Alternatively, the transmission time for the model may be dynamically determined in response to various transmission network characteristics, e.g., cellular telephone rate structures, data transmission bandwidths, low network utilization periods, low network congestion periods and the like. Thus, the invention determines present value of the specific characteristics and compares the present value to a threshold. In response to the comparison, the invention will transmit or not transmit the model. For example, the invention may monitor the network traffic and determine the least congested time to transmit the model. Many wireless networks have time varying rates. For example, cellular telephone use is often less expensive on weekends compared to mid-week rates. A useful embodiment of the current invention is to create a satellite tracking model that is valid for the period between inexpensive rates (example: valid from one Saturday to the next), and transmit the model during the time that the rate is inexpensive. As such, the model is transmitted for less cost than if the models were transmitted during a peak rate period. Also, or as an alternative, one may define and send the model to coincide with periods of low data use on the network—whether the network is wireless or not (e.g. the internet). Those skilled in the art will realize that many other transmission time optimization characteristics can be used to determine when it is best to transmit the model to the receiver(s), such as the GPS devices 112-113.
The clock offset of GPS satellites is easily modeled by three parameters. In the preferred embodiment, the measured clock offset is modeled by the three parameters defined in ICD-GPS-200c. These parameters represent clock offset, drift, and drift rate. The parameters are adjusted in a similar way to the method 400 described above to give a model that best fits the measured data over the time interval.
Alternative embodiments may use longer fit intervals, such as 8, 14, 26, 50, 74, 98, 122, or 146 hours for each ephemeris model. These fit intervals are envisaged in ICD-GPS-200c, but are seldom, if ever, available from the broadcast ephemeris. Under the current invention, models with these fit intervals may be generated even when the broadcast ephemeris is limited to a 4-hour fit interval.
Alternative embodiments of the STD data may include observed satellite velocity, acceleration, clock drift, or clock drift rate and these terms may be used in the process of fitting a model in ways which are well known in the art.
Another embodiment of an orbit model uses the spare data bits in the current ephemeris format of a conventional GPS signal to provide additional model parameters that would improve the data fit over long time intervals. For example, subframe 1 has 87 spare bits that are available for additional parameters. This technique allows for more parameters to describe the orbital motion of the satellites without compromising the standard data format. This new ephemeris model is based on the current ephemeris model with additional correction terms used to augment the model to support the longer fit intervals with greater accuracy.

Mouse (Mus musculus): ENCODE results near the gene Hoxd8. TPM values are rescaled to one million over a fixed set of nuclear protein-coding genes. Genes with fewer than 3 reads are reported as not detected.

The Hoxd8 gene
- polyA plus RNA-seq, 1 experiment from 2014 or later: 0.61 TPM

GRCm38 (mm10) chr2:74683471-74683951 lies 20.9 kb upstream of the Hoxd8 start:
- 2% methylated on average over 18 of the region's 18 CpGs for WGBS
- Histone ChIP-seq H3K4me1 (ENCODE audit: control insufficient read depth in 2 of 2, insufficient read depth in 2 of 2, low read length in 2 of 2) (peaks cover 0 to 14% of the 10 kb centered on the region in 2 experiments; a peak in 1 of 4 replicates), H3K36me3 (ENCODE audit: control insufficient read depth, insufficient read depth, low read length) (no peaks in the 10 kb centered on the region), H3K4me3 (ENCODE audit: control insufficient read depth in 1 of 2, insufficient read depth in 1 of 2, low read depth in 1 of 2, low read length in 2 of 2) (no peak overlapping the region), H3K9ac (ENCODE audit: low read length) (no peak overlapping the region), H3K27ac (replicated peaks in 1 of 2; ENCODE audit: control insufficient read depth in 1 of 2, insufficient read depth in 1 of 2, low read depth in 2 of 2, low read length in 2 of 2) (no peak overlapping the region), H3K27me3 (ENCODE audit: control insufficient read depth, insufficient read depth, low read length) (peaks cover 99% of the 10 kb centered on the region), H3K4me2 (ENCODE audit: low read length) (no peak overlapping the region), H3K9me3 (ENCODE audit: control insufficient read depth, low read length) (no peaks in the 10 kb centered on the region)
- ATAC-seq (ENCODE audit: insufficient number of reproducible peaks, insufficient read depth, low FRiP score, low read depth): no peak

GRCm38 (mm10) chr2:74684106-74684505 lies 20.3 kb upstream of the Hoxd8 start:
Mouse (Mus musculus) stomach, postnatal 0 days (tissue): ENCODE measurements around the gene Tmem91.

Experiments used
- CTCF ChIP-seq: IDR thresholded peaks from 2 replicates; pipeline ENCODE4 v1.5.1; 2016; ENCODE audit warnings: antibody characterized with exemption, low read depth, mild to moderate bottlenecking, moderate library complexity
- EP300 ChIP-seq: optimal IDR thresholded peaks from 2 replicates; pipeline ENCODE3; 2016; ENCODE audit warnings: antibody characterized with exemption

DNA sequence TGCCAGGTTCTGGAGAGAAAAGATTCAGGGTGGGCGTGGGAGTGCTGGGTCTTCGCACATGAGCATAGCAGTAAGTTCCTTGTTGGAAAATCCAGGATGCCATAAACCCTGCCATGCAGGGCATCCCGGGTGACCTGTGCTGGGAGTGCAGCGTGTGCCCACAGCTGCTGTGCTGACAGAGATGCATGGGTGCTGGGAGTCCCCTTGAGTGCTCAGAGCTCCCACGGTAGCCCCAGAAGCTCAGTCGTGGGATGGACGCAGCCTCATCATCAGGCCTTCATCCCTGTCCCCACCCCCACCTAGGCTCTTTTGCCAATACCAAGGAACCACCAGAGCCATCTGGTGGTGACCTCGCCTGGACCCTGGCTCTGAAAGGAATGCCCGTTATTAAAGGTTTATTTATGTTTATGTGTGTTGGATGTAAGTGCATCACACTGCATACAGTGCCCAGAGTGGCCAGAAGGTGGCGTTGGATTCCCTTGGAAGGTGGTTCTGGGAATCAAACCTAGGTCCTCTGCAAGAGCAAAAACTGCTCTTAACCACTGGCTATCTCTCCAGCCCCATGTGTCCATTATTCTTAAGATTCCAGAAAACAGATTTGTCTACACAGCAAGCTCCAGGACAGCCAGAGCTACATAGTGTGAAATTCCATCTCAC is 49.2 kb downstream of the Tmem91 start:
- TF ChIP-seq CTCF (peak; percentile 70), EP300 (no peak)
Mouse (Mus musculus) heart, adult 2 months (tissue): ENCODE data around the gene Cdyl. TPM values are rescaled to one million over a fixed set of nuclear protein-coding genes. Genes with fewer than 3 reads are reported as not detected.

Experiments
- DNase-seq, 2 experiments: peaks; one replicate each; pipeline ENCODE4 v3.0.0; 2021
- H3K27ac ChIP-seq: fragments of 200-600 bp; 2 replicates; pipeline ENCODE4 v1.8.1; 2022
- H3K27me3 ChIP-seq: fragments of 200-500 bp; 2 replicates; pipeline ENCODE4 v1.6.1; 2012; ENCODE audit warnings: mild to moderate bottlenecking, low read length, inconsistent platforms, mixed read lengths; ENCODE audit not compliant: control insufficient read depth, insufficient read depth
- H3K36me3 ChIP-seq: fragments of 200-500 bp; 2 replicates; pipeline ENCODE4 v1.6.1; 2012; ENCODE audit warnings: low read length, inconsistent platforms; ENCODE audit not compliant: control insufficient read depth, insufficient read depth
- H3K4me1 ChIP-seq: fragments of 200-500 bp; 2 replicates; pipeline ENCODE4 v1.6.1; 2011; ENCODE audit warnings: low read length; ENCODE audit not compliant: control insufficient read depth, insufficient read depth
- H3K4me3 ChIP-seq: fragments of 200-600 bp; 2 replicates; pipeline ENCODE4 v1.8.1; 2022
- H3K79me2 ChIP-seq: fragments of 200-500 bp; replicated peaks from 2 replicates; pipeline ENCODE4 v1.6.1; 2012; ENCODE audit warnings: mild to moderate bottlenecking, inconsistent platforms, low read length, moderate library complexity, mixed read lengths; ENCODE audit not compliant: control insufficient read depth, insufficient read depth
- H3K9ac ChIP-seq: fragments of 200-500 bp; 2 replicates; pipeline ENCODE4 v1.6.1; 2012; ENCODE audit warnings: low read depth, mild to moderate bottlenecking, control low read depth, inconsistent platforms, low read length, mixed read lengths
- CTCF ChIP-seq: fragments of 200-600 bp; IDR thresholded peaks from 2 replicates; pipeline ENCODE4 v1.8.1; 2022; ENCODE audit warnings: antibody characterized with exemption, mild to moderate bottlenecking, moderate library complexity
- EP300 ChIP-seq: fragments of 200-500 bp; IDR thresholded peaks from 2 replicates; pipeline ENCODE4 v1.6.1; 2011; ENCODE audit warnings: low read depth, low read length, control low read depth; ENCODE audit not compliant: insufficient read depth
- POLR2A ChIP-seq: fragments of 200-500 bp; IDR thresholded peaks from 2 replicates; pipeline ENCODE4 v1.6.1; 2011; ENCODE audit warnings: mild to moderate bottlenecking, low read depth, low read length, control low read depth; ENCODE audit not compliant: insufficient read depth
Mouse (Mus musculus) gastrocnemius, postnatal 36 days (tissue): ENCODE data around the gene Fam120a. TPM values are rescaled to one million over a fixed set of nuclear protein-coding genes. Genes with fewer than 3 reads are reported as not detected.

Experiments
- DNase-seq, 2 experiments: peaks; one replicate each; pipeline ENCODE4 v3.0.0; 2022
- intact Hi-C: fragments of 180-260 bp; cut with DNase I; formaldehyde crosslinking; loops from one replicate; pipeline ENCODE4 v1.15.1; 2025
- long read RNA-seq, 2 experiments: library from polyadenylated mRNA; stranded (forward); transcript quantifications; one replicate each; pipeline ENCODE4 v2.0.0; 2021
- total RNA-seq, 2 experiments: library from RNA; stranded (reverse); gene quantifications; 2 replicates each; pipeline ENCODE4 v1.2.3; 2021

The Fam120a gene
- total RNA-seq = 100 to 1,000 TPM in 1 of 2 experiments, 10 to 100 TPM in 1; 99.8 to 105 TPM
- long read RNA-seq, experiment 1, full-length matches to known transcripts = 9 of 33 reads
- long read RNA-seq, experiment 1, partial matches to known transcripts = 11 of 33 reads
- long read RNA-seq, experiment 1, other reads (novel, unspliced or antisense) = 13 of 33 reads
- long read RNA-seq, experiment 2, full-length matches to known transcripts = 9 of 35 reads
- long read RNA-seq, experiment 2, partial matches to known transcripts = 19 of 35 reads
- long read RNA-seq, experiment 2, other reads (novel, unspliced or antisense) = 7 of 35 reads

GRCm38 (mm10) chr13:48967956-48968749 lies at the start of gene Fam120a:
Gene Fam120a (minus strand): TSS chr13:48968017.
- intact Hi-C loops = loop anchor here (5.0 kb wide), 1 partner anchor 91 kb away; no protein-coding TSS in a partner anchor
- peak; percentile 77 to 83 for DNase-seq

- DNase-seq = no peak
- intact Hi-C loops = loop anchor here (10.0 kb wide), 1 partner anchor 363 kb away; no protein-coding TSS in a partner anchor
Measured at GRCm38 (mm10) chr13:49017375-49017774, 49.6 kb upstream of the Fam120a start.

Yet another embodiment of an orbit model is to develop a new set of orbital parameters that describe the satellite orbit which are different, in part or in their entirety, from the GPS ephemeris model parameters. With the goal of making the fit interval longer, different parameters may provide a better description of the satellite orbit. This new set of parameters could be defined such that they would fit into the existing data structures, however, their implementation and algorithms for use would be different.
Still a further embodiment of an orbit model would be to develop a new set of orbital parameters that would not fit into the existing GPS ephemeris model format. This new set of parameters would be developed to better address the trade-off between the numbers of parameters required, the fit interval, and the orbit accuracy resulting from the model. An example of this type of ephemeris parameter set is Brouwer's theory that could be used as is or modified to account for GPS specific terms. Brouwer's theory as described in Brouwer, D. “Solution of the Problem of Artificial Satellite Theory without Drag”, Astron J. 64: 378-397, November 1959 is limited to satellites in nearly circular orbits such as GPS satellites.
Another embodiment is to use a subset of the standard ephemeris parameters defined in ICD-GPS-200c. This approach is particularly useful when bandwidth and/or packet size is limited in the communication link that will be used to convey the orbit model to a remote GPS receiver, such as any of the GPS devices 112-113. In one such embodiment, the fifteen orbit parameters described above, and in ICD-GPS-200c, may be reduced to a subset of 9 parameters, by setting all harmonic terms in the model to zero:
While the foregoing is directed to the preferred embodiment of the present invention, other and further embodiments of the invention may be devised without departing from the basic scope thereof, and the scope thereof is determined by the claims that follow.
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|International Classification||G01C21/00, G01S19/25, G01S19/06, G01S19/48, G01S19/33, G01S19/28|
|Cooperative Classification||G01S19/27, G01C21/00, B64G1/1014, G01S19/258, G01S19/05|
|European Classification||G01S19/05, G01S19/25D, G01S19/27, B64G1/10B, G01C21/00|